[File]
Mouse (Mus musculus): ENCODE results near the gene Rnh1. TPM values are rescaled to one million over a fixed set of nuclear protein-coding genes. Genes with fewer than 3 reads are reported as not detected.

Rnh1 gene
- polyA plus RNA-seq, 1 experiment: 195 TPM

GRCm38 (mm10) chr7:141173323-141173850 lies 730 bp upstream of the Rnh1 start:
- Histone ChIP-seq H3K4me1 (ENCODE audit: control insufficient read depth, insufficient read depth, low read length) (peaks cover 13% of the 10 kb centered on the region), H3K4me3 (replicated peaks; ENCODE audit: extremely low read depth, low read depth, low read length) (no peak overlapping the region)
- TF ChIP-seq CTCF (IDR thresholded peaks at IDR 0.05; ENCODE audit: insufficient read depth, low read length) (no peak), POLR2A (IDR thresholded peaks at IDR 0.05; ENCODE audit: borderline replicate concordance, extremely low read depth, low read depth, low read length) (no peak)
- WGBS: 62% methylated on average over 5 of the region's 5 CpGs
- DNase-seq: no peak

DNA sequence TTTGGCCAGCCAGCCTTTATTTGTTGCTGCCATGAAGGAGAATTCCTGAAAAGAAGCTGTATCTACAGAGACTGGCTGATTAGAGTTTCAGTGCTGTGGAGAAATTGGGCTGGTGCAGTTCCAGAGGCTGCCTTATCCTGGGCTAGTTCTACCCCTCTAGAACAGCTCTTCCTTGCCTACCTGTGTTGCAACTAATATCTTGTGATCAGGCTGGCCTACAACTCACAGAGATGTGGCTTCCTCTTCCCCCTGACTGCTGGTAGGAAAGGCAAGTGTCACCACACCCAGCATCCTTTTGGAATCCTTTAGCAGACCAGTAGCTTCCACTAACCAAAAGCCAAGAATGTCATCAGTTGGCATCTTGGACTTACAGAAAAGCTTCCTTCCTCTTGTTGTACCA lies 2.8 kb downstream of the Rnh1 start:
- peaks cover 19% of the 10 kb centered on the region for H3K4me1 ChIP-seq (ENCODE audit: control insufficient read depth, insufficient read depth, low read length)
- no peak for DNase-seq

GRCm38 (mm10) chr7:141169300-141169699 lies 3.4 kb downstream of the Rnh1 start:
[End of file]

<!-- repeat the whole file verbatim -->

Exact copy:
Mouse (Mus musculus): ENCODE results near the gene Rnh1. TPM values are rescaled to one million over a fixed set of nuclear protein-coding genes. Genes with fewer than 3 reads are reported as not detected.

Rnh1 gene
- polyA plus RNA-seq, 1 experiment: 195 TPM

GRCm38 (mm10) chr7:141173323-141173850 lies 730 bp upstream of the Rnh1 start:
- Histone ChIP-seq H3K4me1 (ENCODE audit: control insufficient read depth, insufficient read depth, low read length) (peaks cover 13% of the 10 kb centered on the region), H3K4me3 (replicated peaks; ENCODE audit: extremely low read depth, low read depth, low read length) (no peak overlapping the region)
- TF ChIP-seq CTCF (IDR thresholded peaks at IDR 0.05; ENCODE audit: insufficient read depth, low read length) (no peak), POLR2A (IDR thresholded peaks at IDR 0.05; ENCODE audit: borderline replicate concordance, extremely low read depth, low read depth, low read length) (no peak)
- WGBS: 62% methylated on average over 5 of the region's 5 CpGs
- DNase-seq: no peak

DNA sequence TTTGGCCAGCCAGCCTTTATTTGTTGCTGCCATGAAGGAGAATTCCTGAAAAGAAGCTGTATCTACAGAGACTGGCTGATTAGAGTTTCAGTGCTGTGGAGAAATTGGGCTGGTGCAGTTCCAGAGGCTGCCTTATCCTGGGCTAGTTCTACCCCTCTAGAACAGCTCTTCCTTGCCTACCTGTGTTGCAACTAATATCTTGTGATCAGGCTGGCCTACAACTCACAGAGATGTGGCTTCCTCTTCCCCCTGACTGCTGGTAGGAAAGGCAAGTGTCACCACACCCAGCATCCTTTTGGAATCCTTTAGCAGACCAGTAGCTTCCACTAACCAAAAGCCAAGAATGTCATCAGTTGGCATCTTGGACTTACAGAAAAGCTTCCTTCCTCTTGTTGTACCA lies 2.8 kb downstream of the Rnh1 start:
- peaks cover 19% of the 10 kb centered on the region for H3K4me1 ChIP-seq (ENCODE audit: control insufficient read depth, insufficient read depth, low read length)
- no peak for DNase-seq

GRCm38 (mm10) chr7:141169300-141169699 lies 3.4 kb downstream of the Rnh1 start: